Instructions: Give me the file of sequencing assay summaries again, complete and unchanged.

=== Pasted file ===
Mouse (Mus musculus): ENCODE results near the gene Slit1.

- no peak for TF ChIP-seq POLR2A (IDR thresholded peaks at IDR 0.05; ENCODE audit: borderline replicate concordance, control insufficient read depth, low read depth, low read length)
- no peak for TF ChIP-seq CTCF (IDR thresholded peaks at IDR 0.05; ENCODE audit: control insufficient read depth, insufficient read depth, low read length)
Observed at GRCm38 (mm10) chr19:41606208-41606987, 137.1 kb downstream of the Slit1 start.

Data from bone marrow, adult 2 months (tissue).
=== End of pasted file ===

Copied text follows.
Mouse (Mus musculus): ENCODE results near the gene Slit1.

- no peak for TF ChIP-seq POLR2A (IDR thresholded peaks at IDR 0.05; ENCODE audit: borderline replicate concordance, control insufficient read depth, low read depth, low read length)
- no peak for TF ChIP-seq CTCF (IDR thresholded peaks at IDR 0.05; ENCODE audit: control insufficient read depth, insufficient read depth, low read length)
Observed at GRCm38 (mm10) chr19:41606208-41606987, 137.1 kb downstream of the Slit1 start.

Data from bone marrow, adult 2 months (tissue).